Bone specimens received in the laboratory can generate comments that range from:
“This block is impossible to cut!”… to …“This block cuts like butter!”
How can one tissue behave like Dr. Jekyll and the other like Mr. Hyde? As with many things in histology, the answer is in the details. Similar to dermatopathology, the histologist must understand the histology of bone tissue in order to produce optimal microscope slides.
Everyone knows that bone is basically hard and brittle. This characteristic is due to the cell biology of bone growth and development. Bone collagen is laid down in bands that are parallel to one another. These bands, or lamellae, become mineralized with a polysaccharide containing calcium and phosphate which provides strength necessary in cortical bone to provide support to the skeleton.
Trabecular bone is mineralized in a similar fashion, however, many spaces remain where bone marrow is located. The bone marrow stem cells divide and grow into the specialized blood cell components (Figure 1).
Bone is a dynamic, living tissue. New bone is made by osteoblasts located on the surface of newly formed bone. The most recent material is not mineralized and is referred to as the osteoid seam. This material is mineralized later to form mature bone. Osteoclasts are also located on the bone surface. These are large, multinucleated cells responsible for “eating up” mature bone to release calcium into the blood stream. If the balance between these two bone cell types is disturbed, disease may result. Osteoporosis is a disease where the osteoclast activity outpaces the osteoblast activity; weak, porotic bones prone to breakage, can result (Figure 2).
The million dollar question in the histology laboratory is: How can we prepare bone specimens to be cut from a paraffin block on a rotary microtome, and keep the sections on the slide for optimal staining?
As with all specimens, the answer begins with proper fixation. The “20 to 1” rule applies in that the bone specimen should be placed into unbuffered formalin fixative, in a volume that is 20 times that of the size of the specimen. Then, since bone is very dense, the fixation time should be measured in days – not hours; with an average of 3-5 days of fixation for larger specimens.
Once the specimen is fixed, it must be decalcified. Methods must be used that will remove the calcium from the bone tissue, to render it soft and amenable to subsequent processing and cutting. There are methods for processing mineralized bone into plastic, however these methods are not within the scope of this discussion.
Before we discuss what can be used as decalcifying agents, we must understand that all act in the same way. That is, the solutions are used to leach out and remove calcium ions from the tissue. To that end, specimens should be placed into a decalcifying solution that is 100 times the volume of the specimen, thereby provided plenty of solution. Since the solution will now become saturated with calcium during the process, it should be changed every 24 hours.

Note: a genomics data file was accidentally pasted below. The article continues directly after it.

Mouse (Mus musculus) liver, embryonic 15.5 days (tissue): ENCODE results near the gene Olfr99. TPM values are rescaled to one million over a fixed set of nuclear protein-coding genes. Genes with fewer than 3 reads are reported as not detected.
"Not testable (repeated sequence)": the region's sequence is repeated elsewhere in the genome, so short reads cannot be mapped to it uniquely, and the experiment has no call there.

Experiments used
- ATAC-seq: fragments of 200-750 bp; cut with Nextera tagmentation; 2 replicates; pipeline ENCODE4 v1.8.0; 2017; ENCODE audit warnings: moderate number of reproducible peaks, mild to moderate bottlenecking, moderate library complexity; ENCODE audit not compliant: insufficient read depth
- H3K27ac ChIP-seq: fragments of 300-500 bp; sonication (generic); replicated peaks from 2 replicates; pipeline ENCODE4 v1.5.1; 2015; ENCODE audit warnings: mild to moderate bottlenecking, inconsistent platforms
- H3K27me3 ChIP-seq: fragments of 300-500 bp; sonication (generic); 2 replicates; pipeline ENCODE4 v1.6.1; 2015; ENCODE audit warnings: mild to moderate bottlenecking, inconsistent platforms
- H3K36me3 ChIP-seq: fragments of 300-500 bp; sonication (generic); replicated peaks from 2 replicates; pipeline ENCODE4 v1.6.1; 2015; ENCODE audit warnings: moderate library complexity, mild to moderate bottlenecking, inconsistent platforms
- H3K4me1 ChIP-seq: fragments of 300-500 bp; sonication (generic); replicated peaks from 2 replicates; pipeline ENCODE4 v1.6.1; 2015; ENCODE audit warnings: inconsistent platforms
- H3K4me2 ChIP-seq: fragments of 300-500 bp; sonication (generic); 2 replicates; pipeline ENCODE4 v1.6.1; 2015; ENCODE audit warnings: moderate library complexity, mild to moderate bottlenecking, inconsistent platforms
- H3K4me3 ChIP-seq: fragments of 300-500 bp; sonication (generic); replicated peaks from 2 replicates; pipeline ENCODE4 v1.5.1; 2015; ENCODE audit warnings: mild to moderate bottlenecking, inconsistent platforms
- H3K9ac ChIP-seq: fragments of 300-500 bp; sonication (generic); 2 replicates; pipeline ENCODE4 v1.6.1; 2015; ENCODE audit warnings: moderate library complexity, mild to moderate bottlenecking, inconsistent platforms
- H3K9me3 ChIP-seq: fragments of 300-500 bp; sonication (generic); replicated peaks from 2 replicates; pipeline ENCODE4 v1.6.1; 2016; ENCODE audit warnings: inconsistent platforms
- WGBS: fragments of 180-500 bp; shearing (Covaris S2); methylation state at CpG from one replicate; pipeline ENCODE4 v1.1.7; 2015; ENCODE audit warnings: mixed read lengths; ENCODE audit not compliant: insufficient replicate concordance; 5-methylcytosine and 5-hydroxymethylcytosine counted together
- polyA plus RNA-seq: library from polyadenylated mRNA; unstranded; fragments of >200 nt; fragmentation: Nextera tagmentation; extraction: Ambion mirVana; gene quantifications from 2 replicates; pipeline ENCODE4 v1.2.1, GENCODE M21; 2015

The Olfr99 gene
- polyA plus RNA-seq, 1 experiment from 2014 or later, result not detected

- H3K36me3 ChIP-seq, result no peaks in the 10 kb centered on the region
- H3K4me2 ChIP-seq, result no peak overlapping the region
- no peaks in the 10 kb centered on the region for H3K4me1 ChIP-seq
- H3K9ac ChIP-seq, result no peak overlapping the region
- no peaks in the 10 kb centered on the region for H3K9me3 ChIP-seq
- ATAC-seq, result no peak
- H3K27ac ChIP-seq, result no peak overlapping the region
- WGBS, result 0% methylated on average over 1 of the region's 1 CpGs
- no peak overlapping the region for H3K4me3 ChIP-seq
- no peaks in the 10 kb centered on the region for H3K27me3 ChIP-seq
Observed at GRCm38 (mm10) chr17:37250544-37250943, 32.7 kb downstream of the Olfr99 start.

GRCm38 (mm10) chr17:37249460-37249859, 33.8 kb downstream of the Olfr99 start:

Large pieces of bone should be cut with a scalpel into smaller pieces as they become softer, yielding pieces of tissue not exceeding 2 mm in thickness. Finally, the solution should be agitated using a rotary shaker, or stirring mechanism as shown in Figure 3.
So then, what decalcifying solution should be used? Below are a few that are in use today:
Rapid decalcifer: These solutions usually contain hydrochloric and/or nitric acid, and are used on bone marrow biopsies. The advantage of rapid decalcifying over some hours is offset by decreased histology quality, and possibility of antigenicity damage.
Bouin’s solution: The picric acid contained in Bouin’s solution can decalcify bone in small bone marrow biopsies, as described above. The disadvantage is that picric acid is a dangerous chemical to use and dispose of.
10% formic acid in 10% unbuffered formaldehyde: This method yields the best histology. The disadvantage of this solution, is the time it takes to decalcify is measured in days.
Chelating agents: These are mostly used in research applications, as histology and antigenicity are maximally preserved. However, the time frame is measured in weeks.
The endpoint of decalcification can be determined subjectively, via manual manipulation of the tissue to determine softness. Conversely, the chemical method detailed in the procedure “Determining the Endpoint of Decalcification, found later in this blog, can be used (Luna, 1968). After decalcification is complete, the tissue should be rinsed thoroughly in running tap water. Processing should be done using a procedure for large, dense tissues.
During microtomy, if there are times that the decalcification seems to be incomplete, the histologist may soak the block face in decalcification solution for 30 minutes to an hour. Then, after rinsing, the first few sections should cut easier and be floated out on the water bath for section pick up. Finally, microscope slides coated with 0.5% gelatin should be used to pick up sections. This will help the sections to adhere to the microscope slide during staining. Some eosin background staining on the slide may result, but it does not affect the final H and E stain.
By following the above guidelines, all of your bone specimens should now;
“Cut like butter!”
- Theory and Practice of Histological Techniques. Chapter 10. JD Bancroft, A Stevens ed. Churchill Livingstone, NY. Fourth edition. 1996
- Theory and Practice of Histotechnology. Chapter 9. DC Sheehan, BB Hrapchak. CV Mosby Company, St. Louis. First edition. 1980.
- Chapman CM: Histology Hardball: Solutions for Hard Tissue. Advance for Medical Laboratory Professionals: Vol. 24 No2, February 20, 2012.
- Luna L. Manual of Histologic Staining Methods of the Armed Forces Institute of Pathology. 3rd ed., McGraw-Hill, New York, 1968, page 10.